• Notes from your rehabilitation clinic as to your progress and likely recovery
  • Pictures of your injuries
  • Records of your approval for Social Security Disability benefits

These are just some suggestions that can help to prove your workers’ compensation claim. Our workers’ compensation attorneys guide our clients in gathering necessary evidence and submitting the strongest possible claim in order to maximize the value of their cases under the law. Georgia law requires that the workers’ compensation board will consider whether your doctor has released you to work and whether you have been granted or denied disability benefits. If your doctor has released you to work with restrictions, this creates a rebuttable presumption that the injury is not catastrophic.

Each injury is unique and those injured severely in a workplace accident should consult with a workers’ compensation attorney as soon as possible. The workers’ compensation process can be complex for any claim, but especially so for those with catastrophic injuries who may need to seek large benefits due to the ongoing nature of their injuries. Your attorney will have experience in the realm of catastrophic injuries and can help you to expedite your action.

Losses Associated with Catastrophic Workplace Injuries

While any workplace injury can be painful and potentially debilitating, catastrophic injuries are the most serious and are associated with the greatest losses. If you have sustained a catastrophic injury in a workplace accident, you will likely experience the following economic losses:

  • Lost wages
  • Future lost wages
  • Medical expenses
  • Rehabilitation expenses
  • Lifelong disability expenses
  • Prescription drug costs

Catastrophic injury claims are often denied or minimized because these claims cost them significant sums of money. For this reason, the board or insurer may attempt to deny claims for the following reasons:

  • The injury is not catastrophic—you may be told that your injury does not meet the definition of catastrophic because it is not serious enough or does not prevent you from returning to work.
  • You could work in a different field—if your injury is clearly serious enough to prevent your return to your previous job, your claim could still be denied if the insurer claims you could find work in another field. You will need to combat this with evidence as to your qualifications and your doctor’s beliefs as to your ability to work.
  • You returned to work after the accident—Georgia law states that there will be a rebuttable presumption that your injury is not catastrophic if your doctor releases you to return to work with restrictions within 130 weeks from the date of the injury.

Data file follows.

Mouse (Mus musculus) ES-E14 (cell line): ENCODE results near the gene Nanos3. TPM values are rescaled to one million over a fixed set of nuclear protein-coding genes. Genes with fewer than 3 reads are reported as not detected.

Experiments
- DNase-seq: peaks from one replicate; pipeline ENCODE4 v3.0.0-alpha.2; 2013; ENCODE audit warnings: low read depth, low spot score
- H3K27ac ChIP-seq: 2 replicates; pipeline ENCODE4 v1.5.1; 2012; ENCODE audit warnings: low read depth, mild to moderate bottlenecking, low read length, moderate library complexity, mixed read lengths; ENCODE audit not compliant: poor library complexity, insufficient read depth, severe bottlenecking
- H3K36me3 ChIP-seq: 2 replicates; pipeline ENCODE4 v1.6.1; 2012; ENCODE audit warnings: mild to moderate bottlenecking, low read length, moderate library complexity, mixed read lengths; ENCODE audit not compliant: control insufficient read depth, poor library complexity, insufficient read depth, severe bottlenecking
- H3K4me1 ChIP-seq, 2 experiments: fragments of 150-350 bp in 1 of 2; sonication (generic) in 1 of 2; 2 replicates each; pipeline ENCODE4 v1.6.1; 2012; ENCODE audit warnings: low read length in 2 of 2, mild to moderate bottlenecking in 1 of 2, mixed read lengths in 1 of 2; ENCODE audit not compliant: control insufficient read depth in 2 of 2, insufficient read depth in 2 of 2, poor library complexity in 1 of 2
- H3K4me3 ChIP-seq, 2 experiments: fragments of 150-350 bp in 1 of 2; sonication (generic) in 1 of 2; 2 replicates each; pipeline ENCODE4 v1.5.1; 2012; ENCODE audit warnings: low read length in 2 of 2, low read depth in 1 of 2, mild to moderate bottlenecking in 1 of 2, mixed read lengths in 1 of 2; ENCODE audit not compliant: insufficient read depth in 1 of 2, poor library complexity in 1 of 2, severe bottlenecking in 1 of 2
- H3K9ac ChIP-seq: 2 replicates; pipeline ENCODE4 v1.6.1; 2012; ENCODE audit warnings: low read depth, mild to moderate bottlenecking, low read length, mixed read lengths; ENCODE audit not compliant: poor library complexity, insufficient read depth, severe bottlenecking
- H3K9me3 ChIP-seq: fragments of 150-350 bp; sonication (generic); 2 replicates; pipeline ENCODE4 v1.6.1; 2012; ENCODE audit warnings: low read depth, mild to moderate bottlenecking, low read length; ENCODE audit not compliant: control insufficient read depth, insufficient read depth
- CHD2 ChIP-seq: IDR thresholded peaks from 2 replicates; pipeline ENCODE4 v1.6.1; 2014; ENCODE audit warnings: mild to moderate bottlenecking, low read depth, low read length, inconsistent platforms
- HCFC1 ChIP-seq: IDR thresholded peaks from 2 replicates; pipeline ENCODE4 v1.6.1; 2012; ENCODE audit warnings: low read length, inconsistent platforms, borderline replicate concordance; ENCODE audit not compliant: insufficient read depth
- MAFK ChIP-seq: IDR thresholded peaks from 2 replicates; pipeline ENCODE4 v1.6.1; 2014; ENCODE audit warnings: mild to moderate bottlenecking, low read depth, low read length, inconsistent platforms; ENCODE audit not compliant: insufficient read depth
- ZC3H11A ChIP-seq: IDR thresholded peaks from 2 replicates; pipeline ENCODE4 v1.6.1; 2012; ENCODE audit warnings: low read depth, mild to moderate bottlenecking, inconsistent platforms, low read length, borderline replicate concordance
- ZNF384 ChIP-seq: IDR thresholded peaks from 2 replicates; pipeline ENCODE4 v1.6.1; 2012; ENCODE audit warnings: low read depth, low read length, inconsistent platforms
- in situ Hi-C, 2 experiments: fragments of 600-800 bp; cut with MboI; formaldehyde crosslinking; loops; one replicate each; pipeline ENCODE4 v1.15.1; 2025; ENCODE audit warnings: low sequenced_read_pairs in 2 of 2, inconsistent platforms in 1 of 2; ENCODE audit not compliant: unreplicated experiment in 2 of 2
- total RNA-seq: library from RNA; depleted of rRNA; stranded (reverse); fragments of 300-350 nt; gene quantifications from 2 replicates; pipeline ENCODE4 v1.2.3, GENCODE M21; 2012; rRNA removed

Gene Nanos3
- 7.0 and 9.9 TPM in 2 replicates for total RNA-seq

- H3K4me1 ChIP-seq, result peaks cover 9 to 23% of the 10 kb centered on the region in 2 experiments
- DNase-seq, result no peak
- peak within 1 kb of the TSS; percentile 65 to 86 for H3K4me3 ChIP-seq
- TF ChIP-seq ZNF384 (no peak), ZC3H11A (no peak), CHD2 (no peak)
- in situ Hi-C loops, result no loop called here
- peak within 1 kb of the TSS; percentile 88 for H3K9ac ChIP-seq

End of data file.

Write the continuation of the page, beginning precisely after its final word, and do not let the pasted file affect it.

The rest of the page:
• You have reached retirement age—once you reach retirement age, Georgia law has a rebuttable presumption that the injury is no longer catastrophic.

If your injury is not deemed catastrophic, your benefit period will be a maximum of 400 weeks. Accordingly, for those with severe and long lasting injuries, it is absolutely critical that your claim is accepted as catastrophic by the workers’ compensation board. Those with catastrophic injuries do not have a maximum time frame in which they can receive benefits; rather, they may receive lifetime benefits.

Frequently Asked Questions About Catastrophic Workplace Injuries

My claim for a catastrophic injury in the workplace was denied. Is there anything else I can do?

Yes. While it can be nerve-wracking to have your claim denied, do not panic because this is not uncommon, and you still may be able to obtain benefits. Consult with one of our workers’ compensation attorneys as soon as possible after your denial so that they can assist you with your appeal, requesting a rehearing, or otherwise proceeding with your claim.

How much will my workers’ compensation benefits be?

This will depend upon your precise damages, but you will likely receive two-thirds of your weekly wage, not to exceed $550 per week. Your medical expenses, prescription drugs, and rehabilitation costs should be covered through your benefits. If your injury qualifies as catastrophic in nature, you may receive lifetime benefits.

I was injured in a car accident while on the job. Am I entitled to any compensation outside of workers’ compensation?

Potentially. If you are injured on the job due to the negligence of a third party, which could be another driver or the manufacturer of a defective product, you may be able to seek compensation for your catastrophic injuries from the third party at-fault for the accident. You could receive greater compensation in this manner, including damages for pain and suffering.

Can I receive Social Security and workers’ compensation benefits at the same time?

Yes, you can receive both, but your Social Security award may be reduced. The workers’ compensation board may consider your award of Social Security benefits in making its assessment as to whether your claim is catastrophic.

How do I file a workers’ compensation claim?

You will first need to report your injury to your supervisor immediately. You will likely need to complete an injury report. You should then consult with a workers’ compensation attorney who can walk you through filing the claim through the appropriate channel.